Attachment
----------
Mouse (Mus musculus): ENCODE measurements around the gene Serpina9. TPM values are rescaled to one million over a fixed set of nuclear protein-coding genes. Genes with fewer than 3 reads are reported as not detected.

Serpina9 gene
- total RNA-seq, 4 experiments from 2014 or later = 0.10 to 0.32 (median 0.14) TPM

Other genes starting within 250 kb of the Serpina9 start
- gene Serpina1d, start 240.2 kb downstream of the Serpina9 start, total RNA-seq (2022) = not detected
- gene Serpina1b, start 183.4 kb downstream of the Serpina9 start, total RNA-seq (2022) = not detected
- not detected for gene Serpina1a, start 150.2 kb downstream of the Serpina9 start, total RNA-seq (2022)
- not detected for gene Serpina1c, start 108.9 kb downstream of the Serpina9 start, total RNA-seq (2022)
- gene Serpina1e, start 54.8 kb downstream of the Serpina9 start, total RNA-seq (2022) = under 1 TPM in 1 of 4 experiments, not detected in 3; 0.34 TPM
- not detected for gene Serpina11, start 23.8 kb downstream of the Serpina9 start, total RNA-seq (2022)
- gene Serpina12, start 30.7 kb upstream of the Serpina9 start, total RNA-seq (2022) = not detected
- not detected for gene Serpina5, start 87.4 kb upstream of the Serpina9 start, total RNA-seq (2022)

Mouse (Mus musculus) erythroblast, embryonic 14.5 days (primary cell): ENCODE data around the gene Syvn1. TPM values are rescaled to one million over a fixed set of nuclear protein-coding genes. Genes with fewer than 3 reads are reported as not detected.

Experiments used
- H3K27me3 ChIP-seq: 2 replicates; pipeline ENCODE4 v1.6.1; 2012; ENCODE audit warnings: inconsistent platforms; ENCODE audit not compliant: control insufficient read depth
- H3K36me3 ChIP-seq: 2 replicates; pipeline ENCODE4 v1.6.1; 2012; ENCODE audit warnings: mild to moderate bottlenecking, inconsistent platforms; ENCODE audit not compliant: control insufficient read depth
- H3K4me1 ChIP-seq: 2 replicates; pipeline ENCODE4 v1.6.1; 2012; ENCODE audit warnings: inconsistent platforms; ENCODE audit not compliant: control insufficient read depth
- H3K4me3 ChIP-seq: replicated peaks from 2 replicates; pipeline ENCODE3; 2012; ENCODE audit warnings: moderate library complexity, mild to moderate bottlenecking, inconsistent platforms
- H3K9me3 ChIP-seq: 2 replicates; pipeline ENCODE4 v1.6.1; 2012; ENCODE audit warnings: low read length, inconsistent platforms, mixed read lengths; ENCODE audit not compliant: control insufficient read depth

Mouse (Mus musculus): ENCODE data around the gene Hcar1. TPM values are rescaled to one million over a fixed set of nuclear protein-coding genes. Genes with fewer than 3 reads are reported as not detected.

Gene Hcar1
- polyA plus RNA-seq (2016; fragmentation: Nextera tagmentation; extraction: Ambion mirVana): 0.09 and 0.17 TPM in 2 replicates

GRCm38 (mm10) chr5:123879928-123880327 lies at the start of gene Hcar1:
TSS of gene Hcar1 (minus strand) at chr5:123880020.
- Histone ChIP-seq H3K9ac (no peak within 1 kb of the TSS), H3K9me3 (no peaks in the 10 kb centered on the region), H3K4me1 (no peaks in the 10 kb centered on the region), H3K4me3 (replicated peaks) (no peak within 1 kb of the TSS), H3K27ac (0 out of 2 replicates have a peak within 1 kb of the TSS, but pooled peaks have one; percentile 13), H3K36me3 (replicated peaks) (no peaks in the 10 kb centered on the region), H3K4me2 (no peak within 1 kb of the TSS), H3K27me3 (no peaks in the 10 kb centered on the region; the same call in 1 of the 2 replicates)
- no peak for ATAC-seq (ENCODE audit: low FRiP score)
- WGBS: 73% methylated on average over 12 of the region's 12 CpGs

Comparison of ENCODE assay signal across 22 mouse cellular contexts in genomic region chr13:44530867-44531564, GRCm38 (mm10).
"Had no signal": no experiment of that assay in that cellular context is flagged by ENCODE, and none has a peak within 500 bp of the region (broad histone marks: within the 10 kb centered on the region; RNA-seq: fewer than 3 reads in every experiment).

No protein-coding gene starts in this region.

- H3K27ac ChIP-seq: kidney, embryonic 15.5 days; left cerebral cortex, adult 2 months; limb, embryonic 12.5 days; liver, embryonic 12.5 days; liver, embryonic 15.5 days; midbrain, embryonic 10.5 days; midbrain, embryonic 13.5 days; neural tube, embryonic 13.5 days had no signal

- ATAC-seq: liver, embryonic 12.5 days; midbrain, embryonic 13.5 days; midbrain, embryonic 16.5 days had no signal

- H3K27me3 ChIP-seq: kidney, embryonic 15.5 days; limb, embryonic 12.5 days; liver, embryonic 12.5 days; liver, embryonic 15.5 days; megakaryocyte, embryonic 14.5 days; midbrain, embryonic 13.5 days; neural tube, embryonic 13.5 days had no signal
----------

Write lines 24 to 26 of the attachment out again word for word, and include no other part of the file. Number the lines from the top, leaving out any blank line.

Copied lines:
TSS of gene Hcar1 (minus strand) at chr5:123880020.
- Histone ChIP-seq H3K9ac (no peak within 1 kb of the TSS), H3K9me3 (no peaks in the 10 kb centered on the region), H3K4me1 (no peaks in the 10 kb centered on the region), H3K4me3 (replicated peaks) (no peak within 1 kb of the TSS), H3K27ac (0 out of 2 replicates have a peak within 1 kb of the TSS, but pooled peaks have one; percentile 13), H3K36me3 (replicated peaks) (no peaks in the 10 kb centered on the region), H3K4me2 (no peak within 1 kb of the TSS), H3K27me3 (no peaks in the 10 kb centered on the region; the same call in 1 of the 2 replicates)
- no peak for ATAC-seq (ENCODE audit: low FRiP score)